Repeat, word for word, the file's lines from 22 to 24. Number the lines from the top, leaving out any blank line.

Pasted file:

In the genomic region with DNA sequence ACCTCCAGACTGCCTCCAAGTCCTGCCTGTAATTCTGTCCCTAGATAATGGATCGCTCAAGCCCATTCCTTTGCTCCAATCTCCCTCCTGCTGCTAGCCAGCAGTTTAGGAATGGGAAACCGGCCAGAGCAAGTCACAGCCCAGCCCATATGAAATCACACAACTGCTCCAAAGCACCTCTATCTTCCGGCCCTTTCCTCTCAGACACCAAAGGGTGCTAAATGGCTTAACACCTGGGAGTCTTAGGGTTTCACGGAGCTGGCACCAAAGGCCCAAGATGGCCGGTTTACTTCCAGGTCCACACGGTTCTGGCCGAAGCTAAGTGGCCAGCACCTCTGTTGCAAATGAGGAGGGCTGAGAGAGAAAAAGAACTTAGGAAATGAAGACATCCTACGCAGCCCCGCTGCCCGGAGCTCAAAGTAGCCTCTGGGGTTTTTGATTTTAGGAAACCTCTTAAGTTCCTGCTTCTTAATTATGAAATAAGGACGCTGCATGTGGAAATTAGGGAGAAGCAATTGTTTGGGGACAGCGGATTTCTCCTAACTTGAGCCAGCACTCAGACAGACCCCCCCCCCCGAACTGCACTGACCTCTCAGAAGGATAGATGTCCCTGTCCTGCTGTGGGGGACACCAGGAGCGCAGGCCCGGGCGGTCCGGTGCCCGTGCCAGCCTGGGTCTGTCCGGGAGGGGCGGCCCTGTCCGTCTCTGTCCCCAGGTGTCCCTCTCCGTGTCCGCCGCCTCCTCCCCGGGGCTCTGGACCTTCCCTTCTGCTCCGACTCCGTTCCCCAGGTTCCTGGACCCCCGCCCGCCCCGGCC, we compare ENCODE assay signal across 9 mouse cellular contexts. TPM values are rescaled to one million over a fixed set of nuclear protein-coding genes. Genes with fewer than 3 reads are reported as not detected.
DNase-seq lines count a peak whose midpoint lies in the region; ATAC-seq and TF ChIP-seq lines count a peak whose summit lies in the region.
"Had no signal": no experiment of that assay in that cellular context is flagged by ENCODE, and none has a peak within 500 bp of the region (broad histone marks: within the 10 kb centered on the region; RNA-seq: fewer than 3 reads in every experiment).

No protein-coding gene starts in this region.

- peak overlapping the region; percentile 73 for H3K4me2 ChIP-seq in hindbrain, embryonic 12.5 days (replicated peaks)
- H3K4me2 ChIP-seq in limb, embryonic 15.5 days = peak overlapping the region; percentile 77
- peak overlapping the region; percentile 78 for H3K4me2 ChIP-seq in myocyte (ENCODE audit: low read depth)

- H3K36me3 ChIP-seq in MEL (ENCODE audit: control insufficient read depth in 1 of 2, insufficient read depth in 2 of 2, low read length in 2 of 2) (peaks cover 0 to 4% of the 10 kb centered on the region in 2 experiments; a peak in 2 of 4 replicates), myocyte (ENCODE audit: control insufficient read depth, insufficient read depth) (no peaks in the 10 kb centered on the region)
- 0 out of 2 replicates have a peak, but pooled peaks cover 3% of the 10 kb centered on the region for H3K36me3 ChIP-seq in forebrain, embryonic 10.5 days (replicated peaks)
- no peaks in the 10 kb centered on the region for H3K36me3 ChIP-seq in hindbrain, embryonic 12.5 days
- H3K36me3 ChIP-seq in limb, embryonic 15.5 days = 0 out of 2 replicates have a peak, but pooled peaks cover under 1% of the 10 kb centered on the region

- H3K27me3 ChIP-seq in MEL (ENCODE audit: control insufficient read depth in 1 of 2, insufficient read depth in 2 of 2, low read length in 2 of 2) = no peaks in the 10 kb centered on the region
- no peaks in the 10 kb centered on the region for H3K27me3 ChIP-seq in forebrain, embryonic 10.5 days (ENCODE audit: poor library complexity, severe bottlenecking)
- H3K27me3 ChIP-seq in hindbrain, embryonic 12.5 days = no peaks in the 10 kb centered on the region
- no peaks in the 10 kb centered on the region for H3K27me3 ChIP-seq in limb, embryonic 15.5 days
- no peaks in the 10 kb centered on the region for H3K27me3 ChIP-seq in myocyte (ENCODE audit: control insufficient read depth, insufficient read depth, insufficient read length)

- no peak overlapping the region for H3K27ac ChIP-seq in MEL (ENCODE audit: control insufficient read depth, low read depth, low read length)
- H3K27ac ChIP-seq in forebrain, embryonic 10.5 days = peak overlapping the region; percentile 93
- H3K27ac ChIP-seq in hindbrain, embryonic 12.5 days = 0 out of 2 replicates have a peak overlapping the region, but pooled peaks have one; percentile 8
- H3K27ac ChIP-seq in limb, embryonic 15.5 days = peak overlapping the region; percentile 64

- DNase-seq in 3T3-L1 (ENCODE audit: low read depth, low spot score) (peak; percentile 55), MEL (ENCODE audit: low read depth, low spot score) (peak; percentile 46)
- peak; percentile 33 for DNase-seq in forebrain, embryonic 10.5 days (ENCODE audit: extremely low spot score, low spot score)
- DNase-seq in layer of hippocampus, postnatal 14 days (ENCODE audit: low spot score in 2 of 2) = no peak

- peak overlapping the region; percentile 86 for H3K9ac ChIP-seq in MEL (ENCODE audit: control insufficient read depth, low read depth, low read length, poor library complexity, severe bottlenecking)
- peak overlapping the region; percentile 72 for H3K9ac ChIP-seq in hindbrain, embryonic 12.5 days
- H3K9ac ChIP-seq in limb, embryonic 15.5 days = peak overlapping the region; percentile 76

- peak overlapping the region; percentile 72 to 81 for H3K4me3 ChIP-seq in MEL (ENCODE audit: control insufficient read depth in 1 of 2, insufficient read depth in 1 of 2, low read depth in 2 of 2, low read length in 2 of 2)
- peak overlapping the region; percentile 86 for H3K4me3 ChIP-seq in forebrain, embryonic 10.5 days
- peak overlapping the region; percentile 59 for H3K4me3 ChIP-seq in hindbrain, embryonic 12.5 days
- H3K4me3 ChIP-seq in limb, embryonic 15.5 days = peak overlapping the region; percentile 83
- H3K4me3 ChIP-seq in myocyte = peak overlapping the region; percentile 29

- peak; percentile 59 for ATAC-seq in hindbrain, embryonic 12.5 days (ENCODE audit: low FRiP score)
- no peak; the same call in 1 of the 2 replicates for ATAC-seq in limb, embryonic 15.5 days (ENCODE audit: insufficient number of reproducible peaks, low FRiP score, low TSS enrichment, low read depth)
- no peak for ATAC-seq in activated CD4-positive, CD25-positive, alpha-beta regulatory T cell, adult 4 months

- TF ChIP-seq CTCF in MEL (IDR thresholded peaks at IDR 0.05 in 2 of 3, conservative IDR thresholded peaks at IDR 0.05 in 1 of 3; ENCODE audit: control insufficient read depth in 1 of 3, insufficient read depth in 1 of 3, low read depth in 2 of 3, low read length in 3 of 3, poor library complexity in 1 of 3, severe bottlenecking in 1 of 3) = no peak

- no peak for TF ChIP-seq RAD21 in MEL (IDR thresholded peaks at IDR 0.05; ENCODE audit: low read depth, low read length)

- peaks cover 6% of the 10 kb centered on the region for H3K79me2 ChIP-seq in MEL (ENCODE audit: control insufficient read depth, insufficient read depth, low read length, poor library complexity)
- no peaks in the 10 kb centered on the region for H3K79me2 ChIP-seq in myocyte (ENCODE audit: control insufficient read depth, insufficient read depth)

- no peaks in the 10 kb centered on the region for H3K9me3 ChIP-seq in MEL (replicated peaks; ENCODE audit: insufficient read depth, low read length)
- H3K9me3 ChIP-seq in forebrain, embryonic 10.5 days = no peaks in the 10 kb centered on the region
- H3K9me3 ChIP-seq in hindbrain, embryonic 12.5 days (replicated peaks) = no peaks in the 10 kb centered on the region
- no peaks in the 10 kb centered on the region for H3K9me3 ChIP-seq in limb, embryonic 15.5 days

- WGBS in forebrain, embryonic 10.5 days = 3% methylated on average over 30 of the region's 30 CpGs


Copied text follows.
- peak; percentile 33 for DNase-seq in forebrain, embryonic 10.5 days (ENCODE audit: extremely low spot score, low spot score)
- DNase-seq in layer of hippocampus, postnatal 14 days (ENCODE audit: low spot score in 2 of 2) = no peak

- peak overlapping the region; percentile 86 for H3K9ac ChIP-seq in MEL (ENCODE audit: control insufficient read depth, low read depth, low read length, poor library complexity, severe bottlenecking)